The Dangers of Fentanyl
Is fentanyl more dangerous than heroin or other drugs available? Across the United States, reports continue to emerge of a fentanyl epidemic. The Los Angeles County Department of Public Health recently reported that fentanyl-related deaths have risen 50% since 2013, while nearby Sacramento has experienced a string of 51 overdoses over the past month. Learning about fentanyl and its dangers can help raise awareness of this powerful opioid drug.
What Is Fentanyl?
Fentanyl is the trade name of the drug N-(1-(2-phenylethyl)-4-piperidinyl)-N-phenylpropanamide. It also goes by the names Duragesic, Actiq, Lazanda, and Sublimaze, among others. Fentanyl is a synthetic opioid medication, meaning that it is produced in a laboratory. This is in contrast to opioids such as heroin, which are derived from natural sources such as the opium poppy. The ability to manufacture fentanyl in the lab means that it is less costly and labor intensive to make.
What Is Fentanyl Used For?
Fentanyl was first discovered in the 1960s as a potential opioid analgesic. Physicians prescribe it as a painkiller, typically for breakthrough pain for individuals who are taking other opioid painkillers that cannot fully manage their pain symptoms. When used for legitimate medical purposes, fentanyl can be an effective painkiller.
Fentanyl is available in several forms of action. For example, intravenous fentanyl is often administered with a hypnotic medication for anesthesia. Intranasal applications and lozenges are also available. Perhaps the most common form of fentanyl is the fentanyl patch. In transdermal patch form (brand names Matrifen or Duragesic), fentanyl provides an option for chronic pain management. The fentanyl plaster (pflaster) slowly releases the drug into the bloodstream via the skin. Patches come in different sizes and dosages, but most provide pain relief for 48 to 72 hours.
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Earlier forms of fentanyl allows people to extract the drug for illicit use. However, today’s transdermal patches contain a special mesh that makes it more challenging for people to extract the drug. As a result, much of the fentanyl sold illegally in the United States comes from China. This has given rise to the street names of fentanyl, “China girl” or “China white.”
The Difference Between Fentanyl and Oxycodone
Fentanyl and oxycodone are both opioid analgesics. Despite their similarity of purpose, these drugs differ in several ways. First, fentanyl is typically prescribed only for very severe pain in individuals who have tried other painkillers first. Oxycodone, on the other hand, is commonly given for short-term pain relief. Oxycodone is also more likely to come in pill or extended release pills. Whereas doctors typically administer fentanyl as a patch. Finally, oxycodone and fentanyl differ in their potency. Oxycodone is approximately 1.8 times as potent as morphine, according to research published in the European Journal of Clinical Pharmacology. Fentanyl, on the other hand, is 50 to 100 times more potent than morphine.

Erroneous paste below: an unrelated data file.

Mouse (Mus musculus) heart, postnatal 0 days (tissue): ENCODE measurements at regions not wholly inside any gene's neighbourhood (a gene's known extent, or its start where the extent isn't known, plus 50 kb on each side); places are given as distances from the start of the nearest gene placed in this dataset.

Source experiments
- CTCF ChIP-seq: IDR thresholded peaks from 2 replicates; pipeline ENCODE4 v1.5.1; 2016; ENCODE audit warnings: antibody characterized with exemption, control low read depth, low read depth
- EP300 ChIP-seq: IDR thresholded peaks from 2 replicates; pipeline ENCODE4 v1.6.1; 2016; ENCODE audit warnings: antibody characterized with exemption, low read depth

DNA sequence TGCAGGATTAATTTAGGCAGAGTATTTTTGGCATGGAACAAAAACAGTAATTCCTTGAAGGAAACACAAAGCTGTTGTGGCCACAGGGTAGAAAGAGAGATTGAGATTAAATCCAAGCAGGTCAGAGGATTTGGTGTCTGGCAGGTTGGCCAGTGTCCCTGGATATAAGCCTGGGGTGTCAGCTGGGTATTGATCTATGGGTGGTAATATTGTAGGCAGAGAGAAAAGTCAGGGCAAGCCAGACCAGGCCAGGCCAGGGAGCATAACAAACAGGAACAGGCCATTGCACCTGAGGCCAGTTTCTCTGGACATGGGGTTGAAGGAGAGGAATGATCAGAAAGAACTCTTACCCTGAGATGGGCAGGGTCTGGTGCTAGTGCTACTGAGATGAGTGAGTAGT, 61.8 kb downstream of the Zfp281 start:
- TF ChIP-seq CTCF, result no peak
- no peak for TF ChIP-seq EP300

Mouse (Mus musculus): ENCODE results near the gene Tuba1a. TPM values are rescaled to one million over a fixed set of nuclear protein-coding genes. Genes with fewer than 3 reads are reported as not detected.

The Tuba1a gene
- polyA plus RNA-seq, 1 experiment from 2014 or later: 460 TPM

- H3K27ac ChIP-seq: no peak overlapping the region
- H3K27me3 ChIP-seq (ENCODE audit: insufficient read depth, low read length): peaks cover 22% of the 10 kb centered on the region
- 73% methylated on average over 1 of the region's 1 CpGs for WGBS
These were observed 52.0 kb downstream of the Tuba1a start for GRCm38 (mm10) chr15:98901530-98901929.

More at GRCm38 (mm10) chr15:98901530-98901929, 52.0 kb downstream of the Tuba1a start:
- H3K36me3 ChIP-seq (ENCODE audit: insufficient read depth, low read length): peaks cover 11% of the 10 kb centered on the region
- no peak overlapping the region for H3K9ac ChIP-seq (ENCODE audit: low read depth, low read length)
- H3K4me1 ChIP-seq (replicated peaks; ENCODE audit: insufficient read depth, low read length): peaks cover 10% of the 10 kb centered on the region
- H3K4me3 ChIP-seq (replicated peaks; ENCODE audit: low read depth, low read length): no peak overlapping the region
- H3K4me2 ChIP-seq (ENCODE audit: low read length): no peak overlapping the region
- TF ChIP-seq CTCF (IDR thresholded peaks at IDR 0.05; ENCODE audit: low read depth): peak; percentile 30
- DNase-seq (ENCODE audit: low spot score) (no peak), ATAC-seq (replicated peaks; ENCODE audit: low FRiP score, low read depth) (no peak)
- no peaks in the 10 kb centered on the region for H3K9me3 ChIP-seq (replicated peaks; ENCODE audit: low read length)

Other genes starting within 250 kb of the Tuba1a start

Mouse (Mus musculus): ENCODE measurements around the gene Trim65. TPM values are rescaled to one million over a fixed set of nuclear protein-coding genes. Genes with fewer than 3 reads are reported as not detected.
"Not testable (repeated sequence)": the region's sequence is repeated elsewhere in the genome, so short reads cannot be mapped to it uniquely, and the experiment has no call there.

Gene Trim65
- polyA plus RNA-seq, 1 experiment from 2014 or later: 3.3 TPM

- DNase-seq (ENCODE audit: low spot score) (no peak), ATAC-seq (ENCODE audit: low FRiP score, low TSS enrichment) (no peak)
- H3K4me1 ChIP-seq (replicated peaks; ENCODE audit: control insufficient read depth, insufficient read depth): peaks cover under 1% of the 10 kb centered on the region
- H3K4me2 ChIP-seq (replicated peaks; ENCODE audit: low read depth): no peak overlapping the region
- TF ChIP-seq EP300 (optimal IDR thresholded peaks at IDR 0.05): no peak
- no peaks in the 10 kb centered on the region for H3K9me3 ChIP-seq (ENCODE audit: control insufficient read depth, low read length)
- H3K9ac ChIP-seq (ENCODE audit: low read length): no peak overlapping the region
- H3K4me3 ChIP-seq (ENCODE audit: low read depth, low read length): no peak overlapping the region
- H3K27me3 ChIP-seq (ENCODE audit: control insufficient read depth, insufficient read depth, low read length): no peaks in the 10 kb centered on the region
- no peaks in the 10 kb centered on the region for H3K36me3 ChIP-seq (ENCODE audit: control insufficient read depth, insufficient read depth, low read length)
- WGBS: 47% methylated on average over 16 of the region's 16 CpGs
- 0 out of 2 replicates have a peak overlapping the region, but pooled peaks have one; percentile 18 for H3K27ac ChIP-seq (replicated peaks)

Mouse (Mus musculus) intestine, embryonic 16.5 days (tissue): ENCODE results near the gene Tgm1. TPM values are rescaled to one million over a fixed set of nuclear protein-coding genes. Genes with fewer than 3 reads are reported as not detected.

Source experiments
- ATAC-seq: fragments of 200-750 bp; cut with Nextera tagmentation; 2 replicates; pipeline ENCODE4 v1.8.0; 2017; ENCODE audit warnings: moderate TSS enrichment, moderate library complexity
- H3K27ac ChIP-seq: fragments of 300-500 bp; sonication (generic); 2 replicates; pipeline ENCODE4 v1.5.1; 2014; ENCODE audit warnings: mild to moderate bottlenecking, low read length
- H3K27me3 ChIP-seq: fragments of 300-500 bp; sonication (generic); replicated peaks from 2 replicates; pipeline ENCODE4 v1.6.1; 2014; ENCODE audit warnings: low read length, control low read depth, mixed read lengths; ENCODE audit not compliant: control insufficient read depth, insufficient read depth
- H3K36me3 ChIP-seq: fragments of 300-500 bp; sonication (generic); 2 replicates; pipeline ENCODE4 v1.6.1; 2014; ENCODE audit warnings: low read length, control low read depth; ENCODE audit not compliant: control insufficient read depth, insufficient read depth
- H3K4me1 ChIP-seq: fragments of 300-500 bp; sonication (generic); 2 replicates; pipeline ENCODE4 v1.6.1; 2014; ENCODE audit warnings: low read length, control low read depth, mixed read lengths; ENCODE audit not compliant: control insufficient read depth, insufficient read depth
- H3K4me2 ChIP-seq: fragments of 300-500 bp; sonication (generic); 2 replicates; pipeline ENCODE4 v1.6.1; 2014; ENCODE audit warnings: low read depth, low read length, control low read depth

Is Fentanyl More Dangerous than Heroin
Both heroin and fentanyl cross into the brain and bind to mu opioid receptors. The activity of these receptors triggers the painkilling effects of these drugs. However, fentanyl is 25 to 50 times more potent than heroin. Because of its chemical properties, it easily crosses the blood-brain barrier in large amounts. Once there, it binds very strongly to opioid receptors and triggers a release of neurotransmitters that lead to sedation and euphoria.
The potency of the drug makes fentanyl more dangerous than heroin, significantly. Particularly alarming for opioid users, fentanyl is often cut into heroin or made into pills that are sold under other drug names. Thus, many users are unprepared for the potency of the drug they take. This significantly increases risk of deadly overdose.
Fentanyl Side Effects
Understanding the fentanyl side effect profile is essential for anyone taking this drug. Some of the most common side effects include:
- Slowed breathing rate
- Decreased heart rate
- Nausea or vomiting
- Muscle stiffness
- Problems with vision
- High blood pressure
Fentanyl overdose does not occur because of drug toxicity per se, but because of the strength of the drug’s central nervous system depressing effects. Fentanyl causes a massive slowing in breathing and heart rate. This respiratory depression is what often causes users to die from an overdose.
When used appropriately under medical supervision, fentanyl can be an effective form of pain management. However, it is important to avoid taking other drugs that are central nervous system depressants when you are under the influence of fentanyl. Taking sleeping pills, other narcotic pain pills, muscle relaxers, or anti-anxiety medications could have dangerous or even fatal consequences.
- Deaths from powerful opiate fentanyl rise in Los Angeles County. The Los Angeles Times.
- Fentanyl Patch >> Oxycontin or Oxycodone. Drugs.com.
- Fentanyl. National Institute on Drug Abuse.
- Why Fentanyl Is So Much More Deadly Than Heroin. Forbes.
- Compare fentanyl vs. Oxycodone. Iodine.
- Relative potency of controlled-release oxycodone and controlled-release morphine in a postoperative pain model. Eur J Clin Pharmacol. 1999 Aug;55(6):425-9.